Event Title

How Watershed Management Affects Water Production? A Water Balance Sensitivity Approach

Presenter Information

Ibrahim N. Mohammed

Location

ECC 303/305

Event Website

https://water.usu.edu/

Start Date

4-1-2008 11:15 AM

End Date

4-1-2008 11:30 AM

Description

Land cover changes such as afforestation, deforestation and agricultural intensification have impacts on surface runoff. The objective of this study is to address the question as to how watershed management and land cover impact water production from watersheds in Utah. In other words, how to assess the sensitivity of runoff to changes in land cover. The scale of interest is regional watersheds specified by USGS 8 digit Hydrologic Unit Code (HUC) subbasins. Twelve USGS 8 digit HUCs in Utah, with an average area of 4500 km2 were selected for this study. Within these subbasins we identified a total of 39 watersheds draining to USGS streamflow gages, chosen either from the USGS Hydroclimatic Climatic Data Network of gages that are minimally impacted by anthropogenic alterations, or to be representative of large areas within the chosen HUCs with long relatively continuous streamflow records. In each of these watersheds we examined trends in precipitation, temperature, snow and streamflow. We also examined land use and land cover information for these watersheds from the national land cover dataset, southwest regional GAP (SWReGAP) analyses and the Utah division of water resources water related land use inventory. We have developed a water balance approach that quantifies sensitivity of runoff production to changes in land cover based on differences in evapotranspiration from different land cover types. This water balance approach provides predictions of how water production from these Utah watersheds may change with land cover changes. By considering a range of potential evapotranspiration coefficients we provide water balance derived bounds on how streamflow could change given land cover changes. This study provides a basis for estimating the changes in water production due to land cover changes, so as to assist in the management of land and water resources.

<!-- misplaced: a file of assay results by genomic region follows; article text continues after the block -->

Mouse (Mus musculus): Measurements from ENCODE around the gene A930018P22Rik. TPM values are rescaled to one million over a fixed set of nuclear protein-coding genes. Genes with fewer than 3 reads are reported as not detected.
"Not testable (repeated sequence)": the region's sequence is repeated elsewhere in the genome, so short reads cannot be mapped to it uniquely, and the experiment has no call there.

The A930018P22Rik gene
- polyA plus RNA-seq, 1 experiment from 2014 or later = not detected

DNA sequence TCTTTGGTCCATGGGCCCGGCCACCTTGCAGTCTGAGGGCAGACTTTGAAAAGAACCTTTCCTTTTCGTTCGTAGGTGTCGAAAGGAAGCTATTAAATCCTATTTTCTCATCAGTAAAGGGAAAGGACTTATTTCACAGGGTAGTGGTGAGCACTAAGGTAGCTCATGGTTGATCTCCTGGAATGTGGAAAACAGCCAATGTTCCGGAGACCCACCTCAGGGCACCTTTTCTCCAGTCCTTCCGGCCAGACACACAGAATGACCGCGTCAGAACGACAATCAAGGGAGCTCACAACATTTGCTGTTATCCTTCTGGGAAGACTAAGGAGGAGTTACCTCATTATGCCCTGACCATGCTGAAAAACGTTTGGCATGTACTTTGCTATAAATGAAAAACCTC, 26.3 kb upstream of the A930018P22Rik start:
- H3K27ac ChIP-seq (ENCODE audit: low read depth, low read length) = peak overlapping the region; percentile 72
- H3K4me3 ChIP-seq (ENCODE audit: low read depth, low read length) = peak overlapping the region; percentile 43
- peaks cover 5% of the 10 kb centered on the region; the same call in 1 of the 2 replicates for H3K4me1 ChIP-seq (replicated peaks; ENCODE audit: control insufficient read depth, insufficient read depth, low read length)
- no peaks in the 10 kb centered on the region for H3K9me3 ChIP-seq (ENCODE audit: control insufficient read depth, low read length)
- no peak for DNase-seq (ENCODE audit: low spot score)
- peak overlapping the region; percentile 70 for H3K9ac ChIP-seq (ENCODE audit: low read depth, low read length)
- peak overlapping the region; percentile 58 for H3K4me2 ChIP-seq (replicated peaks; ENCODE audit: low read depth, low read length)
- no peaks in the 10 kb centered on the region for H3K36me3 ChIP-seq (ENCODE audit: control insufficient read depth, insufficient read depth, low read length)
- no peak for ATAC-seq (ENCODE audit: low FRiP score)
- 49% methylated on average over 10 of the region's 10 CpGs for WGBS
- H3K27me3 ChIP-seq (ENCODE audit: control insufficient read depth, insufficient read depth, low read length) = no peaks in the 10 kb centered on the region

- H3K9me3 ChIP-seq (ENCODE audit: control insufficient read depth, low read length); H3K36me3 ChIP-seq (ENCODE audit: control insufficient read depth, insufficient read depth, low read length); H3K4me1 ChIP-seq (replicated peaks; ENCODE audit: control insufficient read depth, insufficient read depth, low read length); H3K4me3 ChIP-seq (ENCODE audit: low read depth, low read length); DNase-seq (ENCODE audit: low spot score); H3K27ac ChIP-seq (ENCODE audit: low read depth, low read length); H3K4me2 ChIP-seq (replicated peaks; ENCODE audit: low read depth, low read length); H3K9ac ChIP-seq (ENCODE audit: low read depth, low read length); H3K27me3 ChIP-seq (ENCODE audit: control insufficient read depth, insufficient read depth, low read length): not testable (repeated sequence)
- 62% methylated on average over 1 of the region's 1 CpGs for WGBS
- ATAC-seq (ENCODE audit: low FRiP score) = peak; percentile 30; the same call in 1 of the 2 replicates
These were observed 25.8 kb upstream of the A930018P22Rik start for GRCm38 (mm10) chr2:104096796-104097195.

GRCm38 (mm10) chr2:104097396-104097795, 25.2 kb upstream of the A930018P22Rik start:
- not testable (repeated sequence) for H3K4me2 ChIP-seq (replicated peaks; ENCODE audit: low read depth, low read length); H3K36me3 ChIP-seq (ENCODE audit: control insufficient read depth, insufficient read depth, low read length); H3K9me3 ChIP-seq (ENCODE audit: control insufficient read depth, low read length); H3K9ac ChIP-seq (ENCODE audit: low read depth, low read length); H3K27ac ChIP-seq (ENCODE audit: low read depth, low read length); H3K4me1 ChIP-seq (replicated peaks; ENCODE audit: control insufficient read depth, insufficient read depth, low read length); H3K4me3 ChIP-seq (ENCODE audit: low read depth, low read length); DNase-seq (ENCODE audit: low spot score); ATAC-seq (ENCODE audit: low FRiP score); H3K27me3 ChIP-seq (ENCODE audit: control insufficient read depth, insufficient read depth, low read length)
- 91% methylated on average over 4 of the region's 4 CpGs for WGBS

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Apr 1st, 11:15 AM Apr 1st, 11:30 AM

How Watershed Management Affects Water Production? A Water Balance Sensitivity Approach

ECC 303/305

Land cover changes such as afforestation, deforestation and agricultural intensification have impacts on surface runoff. The objective of this study is to address the question as to how watershed management and land cover impact water production from watersheds in Utah. In other words, how to assess the sensitivity of runoff to changes in land cover. The scale of interest is regional watersheds specified by USGS 8 digit Hydrologic Unit Code (HUC) subbasins. Twelve USGS 8 digit HUCs in Utah, with an average area of 4500 km2 were selected for this study. Within these subbasins we identified a total of 39 watersheds draining to USGS streamflow gages, chosen either from the USGS Hydroclimatic Climatic Data Network of gages that are minimally impacted by anthropogenic alterations, or to be representative of large areas within the chosen HUCs with long relatively continuous streamflow records. In each of these watersheds we examined trends in precipitation, temperature, snow and streamflow. We also examined land use and land cover information for these watersheds from the national land cover dataset, southwest regional GAP (SWReGAP) analyses and the Utah division of water resources water related land use inventory. We have developed a water balance approach that quantifies sensitivity of runoff production to changes in land cover based on differences in evapotranspiration from different land cover types. This water balance approach provides predictions of how water production from these Utah watersheds may change with land cover changes. By considering a range of potential evapotranspiration coefficients we provide water balance derived bounds on how streamflow could change given land cover changes. This study provides a basis for estimating the changes in water production due to land cover changes, so as to assist in the management of land and water resources.

https://digitalcommons.usu.edu/runoff/2008/AllAbstracts/46